The sustainability of ESKOM is not informed only on the basis of what NERSA gives ESKOM in terms of tariff increases. The maximisation of revenue through several means and ways must be explored alongside the reduction of costs. Mixing all of those variables into the equation, the ultimate goal must be to maximise sales – in turn revenue – at an affordable price and containing cost. Electricity is not elastic, and a global and full picture must be adopted in that respect. IPP’s had resulted in a reduction of ESKOM’s total market share to approximately 90%. If the price of ESKOM products is not made affordable and competitive then further reductions in market share will likely follow the in the future. It would be naïve for ESKOM to assume that South African’s will pay for ESKOM products if their prices are not competitive. The business however must – overall – be ran efficiently and sustainable.

Mr Cassim responded to Mr Davis question around the optimal price for electricity. This is determined according to ESKOM’s regulatory methodology which is determined by cost plus return. This however is influenced by a number of assumptions such as ESKOM’s capital requirements in the long term. In the long term, the optimal price would be one that allows ESKOM to meet its debt service commitments when they fall due. At the bottom line, ESKOM has R367 billion worth of debt on the balance sheet, a large component of which is guaranteed debt through the national treasury. If ESKOM cannot meet those requirements, national treasury will have to be approached to moot those debt commitments. It is his understanding that the balance sheet of government itself is quite stretched at the moment. ESKOM however does not anticipate approaching government or national treasury. However, the price must take that consideration into account to avoid the eventuality of having to approach government to secure a bailout, which must then inform what would consist an optimal price for electricity.

The Chairperson noted that NERSA’s presentation – which was given two weeks previously – emphasised that electricity is inelastic. Mr Hadebe was correct to accept the price of electricity is elastic. Any economic argument to the contrary simply cannot hold. At the last joint meeting with COGTA, the Committees concerned had agreed to hold a later meeting to deal specifically with the issue of outstanding municipal debt. It is imperative that the issue of municipal debt is speedily and properly resolved. The Energy Committee did take the initiative on this issue on the previous occasion, but there is a general consensus that COGTA should take the lead on this process as it properly falls within their portfolio. Engagements with COGTA to that effect had already taken place to schedule a joint meeting to deal with this issue. It is best to bring all the committees involved – such as SCOPA, COGTA and the DoE – into one discussion so that this issue can be dealt with conclusively once and for all. The last page of the presentation stated ESKOM would use the provisions of the Electricity Act to resolve their issues with NERSA. It is hoped that the utilisation of those processes will resolve the dispute between the two entities. While the independence of NERSA cannot be compromised, all entities concerned should make their decisions based on correct information. At the end of the day when an entity makes a mistake, it has a knock-on effect to all other affected entities, which in turn directly negatively impacts on the consumer. When the DoE has finalised the revised IRP it should report back to the Committee to fully resolve this matter. These issues cannot be resolved through the back door and must be confronted proactively and head on.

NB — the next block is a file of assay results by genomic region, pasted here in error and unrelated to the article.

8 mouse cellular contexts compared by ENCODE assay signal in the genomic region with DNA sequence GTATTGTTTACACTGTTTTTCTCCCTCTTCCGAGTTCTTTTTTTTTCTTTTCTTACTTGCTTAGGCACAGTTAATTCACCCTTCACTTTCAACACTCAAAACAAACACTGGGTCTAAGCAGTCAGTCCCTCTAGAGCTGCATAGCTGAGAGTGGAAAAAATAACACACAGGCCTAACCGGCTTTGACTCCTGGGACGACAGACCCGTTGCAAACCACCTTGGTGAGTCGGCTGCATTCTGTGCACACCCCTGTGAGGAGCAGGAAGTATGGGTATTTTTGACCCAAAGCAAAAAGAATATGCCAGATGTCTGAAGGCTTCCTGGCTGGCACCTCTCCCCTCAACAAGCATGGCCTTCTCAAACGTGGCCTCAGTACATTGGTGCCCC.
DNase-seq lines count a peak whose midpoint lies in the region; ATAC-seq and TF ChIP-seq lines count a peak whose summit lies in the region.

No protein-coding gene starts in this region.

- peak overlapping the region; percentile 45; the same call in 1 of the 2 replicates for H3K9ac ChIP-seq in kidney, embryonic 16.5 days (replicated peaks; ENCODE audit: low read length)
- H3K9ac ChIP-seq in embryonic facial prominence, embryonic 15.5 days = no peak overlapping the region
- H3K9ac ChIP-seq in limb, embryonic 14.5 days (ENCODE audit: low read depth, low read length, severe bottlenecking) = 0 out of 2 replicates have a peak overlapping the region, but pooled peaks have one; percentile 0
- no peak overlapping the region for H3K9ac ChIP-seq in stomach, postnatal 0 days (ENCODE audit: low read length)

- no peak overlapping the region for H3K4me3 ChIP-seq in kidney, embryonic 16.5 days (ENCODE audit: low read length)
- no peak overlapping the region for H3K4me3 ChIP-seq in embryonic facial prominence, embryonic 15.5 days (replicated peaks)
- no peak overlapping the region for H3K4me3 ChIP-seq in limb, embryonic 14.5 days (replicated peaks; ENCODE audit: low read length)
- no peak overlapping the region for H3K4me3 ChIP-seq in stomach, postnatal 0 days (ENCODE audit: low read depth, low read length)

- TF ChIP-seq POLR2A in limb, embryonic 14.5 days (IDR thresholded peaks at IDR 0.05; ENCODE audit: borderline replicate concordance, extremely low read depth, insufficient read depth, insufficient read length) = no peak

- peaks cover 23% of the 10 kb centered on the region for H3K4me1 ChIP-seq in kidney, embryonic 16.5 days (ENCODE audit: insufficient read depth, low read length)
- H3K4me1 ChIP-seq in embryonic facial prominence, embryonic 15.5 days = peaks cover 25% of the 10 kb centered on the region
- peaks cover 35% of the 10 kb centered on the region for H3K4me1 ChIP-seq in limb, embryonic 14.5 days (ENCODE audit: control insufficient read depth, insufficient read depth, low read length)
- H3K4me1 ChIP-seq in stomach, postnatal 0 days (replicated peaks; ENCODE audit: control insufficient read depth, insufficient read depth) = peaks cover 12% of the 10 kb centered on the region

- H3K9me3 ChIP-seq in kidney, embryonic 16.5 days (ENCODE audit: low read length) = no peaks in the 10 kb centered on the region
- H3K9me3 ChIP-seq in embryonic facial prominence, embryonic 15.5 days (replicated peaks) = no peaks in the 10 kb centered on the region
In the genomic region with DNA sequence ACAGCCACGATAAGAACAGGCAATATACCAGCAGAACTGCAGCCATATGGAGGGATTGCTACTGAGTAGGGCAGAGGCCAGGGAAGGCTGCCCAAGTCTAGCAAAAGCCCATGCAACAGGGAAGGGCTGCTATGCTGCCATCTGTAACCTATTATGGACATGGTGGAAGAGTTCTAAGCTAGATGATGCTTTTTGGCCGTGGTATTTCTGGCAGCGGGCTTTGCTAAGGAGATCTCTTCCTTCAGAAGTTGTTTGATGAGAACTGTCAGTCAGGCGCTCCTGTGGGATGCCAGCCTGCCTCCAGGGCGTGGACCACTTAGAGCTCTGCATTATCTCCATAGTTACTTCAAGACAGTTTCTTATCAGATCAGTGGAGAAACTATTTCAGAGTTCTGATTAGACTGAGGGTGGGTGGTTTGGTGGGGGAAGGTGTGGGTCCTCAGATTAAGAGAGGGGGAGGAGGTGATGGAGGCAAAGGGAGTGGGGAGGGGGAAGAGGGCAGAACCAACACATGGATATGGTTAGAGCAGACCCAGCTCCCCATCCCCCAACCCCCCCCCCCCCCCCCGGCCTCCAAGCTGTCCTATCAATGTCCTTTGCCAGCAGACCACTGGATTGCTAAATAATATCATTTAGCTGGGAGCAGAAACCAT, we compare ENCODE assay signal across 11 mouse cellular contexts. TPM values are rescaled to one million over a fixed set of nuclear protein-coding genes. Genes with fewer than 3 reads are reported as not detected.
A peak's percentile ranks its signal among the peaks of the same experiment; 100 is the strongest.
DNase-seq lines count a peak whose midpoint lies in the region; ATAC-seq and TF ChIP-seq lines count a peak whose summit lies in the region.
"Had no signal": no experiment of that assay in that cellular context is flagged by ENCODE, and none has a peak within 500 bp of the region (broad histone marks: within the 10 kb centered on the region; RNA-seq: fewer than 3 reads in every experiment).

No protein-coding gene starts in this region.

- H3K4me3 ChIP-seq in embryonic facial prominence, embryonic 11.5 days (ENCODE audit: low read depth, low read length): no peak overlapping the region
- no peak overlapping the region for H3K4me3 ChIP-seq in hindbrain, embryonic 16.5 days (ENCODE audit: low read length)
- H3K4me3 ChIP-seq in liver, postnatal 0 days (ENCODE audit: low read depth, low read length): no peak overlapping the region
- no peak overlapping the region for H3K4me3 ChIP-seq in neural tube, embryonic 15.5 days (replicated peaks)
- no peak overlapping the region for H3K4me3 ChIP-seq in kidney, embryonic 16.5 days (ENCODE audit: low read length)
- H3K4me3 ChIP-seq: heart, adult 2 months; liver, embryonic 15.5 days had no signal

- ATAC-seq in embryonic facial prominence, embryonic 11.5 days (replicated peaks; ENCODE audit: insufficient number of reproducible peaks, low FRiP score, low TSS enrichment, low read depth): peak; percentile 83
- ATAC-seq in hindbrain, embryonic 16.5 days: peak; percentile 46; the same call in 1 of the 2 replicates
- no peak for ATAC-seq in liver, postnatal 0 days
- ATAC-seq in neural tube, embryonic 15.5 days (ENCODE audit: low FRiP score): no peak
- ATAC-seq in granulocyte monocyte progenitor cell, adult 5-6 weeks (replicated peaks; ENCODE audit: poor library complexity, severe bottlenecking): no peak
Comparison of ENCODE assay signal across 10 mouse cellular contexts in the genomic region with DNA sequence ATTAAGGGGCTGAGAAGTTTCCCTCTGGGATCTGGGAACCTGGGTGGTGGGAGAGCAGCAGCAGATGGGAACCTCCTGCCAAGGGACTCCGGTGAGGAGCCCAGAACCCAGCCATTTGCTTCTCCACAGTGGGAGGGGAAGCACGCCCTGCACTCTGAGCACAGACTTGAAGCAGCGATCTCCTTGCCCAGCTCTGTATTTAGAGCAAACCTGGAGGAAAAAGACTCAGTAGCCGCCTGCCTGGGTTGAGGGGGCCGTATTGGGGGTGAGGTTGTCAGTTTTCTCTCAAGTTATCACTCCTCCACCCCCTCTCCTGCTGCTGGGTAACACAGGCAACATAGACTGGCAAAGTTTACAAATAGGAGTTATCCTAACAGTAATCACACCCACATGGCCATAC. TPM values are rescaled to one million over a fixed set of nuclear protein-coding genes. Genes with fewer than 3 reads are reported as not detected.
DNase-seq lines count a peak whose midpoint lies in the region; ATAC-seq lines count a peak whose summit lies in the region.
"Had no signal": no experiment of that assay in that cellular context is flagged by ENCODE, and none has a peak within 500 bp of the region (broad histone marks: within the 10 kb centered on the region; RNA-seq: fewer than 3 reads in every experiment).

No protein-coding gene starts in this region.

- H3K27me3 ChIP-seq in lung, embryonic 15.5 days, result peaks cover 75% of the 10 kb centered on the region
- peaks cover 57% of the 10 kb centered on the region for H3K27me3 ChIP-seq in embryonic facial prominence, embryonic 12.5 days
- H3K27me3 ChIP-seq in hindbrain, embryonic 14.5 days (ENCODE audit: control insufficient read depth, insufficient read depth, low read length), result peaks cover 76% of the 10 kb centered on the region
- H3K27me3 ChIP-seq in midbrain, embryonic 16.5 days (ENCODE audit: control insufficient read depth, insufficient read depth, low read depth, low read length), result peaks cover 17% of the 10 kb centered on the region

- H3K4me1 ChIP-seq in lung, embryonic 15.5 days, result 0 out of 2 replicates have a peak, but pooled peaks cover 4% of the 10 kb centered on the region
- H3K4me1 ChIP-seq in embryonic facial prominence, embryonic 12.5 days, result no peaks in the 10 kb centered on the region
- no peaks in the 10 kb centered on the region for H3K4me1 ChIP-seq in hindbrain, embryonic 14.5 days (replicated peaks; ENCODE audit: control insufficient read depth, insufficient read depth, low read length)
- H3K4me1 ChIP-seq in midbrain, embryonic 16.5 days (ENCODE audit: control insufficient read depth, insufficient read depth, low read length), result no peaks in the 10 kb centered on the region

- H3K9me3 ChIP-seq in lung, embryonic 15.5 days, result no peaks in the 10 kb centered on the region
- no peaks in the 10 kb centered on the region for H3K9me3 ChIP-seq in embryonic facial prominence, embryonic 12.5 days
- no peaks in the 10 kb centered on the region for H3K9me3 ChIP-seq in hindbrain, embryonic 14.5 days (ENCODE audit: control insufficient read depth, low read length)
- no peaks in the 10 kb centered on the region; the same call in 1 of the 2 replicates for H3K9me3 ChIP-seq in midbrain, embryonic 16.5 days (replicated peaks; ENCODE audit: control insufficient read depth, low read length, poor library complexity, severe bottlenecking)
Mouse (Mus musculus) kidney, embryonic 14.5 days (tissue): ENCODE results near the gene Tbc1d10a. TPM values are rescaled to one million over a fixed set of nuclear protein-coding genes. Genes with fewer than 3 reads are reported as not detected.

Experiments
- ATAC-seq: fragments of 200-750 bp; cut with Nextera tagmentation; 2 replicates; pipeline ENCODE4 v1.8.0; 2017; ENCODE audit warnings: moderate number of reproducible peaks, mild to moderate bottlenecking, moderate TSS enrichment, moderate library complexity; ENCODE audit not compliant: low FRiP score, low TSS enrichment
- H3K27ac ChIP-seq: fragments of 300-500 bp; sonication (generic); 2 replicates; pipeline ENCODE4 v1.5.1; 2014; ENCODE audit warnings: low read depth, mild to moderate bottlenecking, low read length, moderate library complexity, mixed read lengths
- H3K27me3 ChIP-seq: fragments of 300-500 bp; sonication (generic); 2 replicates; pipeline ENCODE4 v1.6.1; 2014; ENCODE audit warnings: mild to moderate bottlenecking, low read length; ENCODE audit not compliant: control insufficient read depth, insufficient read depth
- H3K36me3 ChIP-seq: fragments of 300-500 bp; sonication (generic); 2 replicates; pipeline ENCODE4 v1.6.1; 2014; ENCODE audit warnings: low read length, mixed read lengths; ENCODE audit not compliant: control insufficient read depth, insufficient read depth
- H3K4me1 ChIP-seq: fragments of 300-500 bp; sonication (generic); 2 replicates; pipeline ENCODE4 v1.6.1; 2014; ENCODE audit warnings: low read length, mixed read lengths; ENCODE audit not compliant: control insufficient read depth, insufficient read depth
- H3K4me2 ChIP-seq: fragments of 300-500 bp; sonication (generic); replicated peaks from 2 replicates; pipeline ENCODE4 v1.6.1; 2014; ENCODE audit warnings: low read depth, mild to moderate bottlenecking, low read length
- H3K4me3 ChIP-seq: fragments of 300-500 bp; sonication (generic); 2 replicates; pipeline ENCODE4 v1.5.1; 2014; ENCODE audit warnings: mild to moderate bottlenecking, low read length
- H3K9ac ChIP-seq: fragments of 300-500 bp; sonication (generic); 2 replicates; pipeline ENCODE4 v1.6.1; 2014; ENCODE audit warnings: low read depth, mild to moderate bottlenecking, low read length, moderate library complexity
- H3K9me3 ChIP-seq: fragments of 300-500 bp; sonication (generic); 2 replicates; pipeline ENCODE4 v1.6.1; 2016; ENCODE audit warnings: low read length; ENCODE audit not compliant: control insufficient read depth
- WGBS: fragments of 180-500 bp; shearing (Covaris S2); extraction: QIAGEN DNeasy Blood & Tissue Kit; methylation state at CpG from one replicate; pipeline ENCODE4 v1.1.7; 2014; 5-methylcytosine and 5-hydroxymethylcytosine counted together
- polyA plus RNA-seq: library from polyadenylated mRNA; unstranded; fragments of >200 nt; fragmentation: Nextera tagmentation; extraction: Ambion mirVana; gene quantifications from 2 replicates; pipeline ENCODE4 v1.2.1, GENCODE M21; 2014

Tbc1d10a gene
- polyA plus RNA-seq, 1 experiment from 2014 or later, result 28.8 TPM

The meeting was adjourned.

 

Share this page: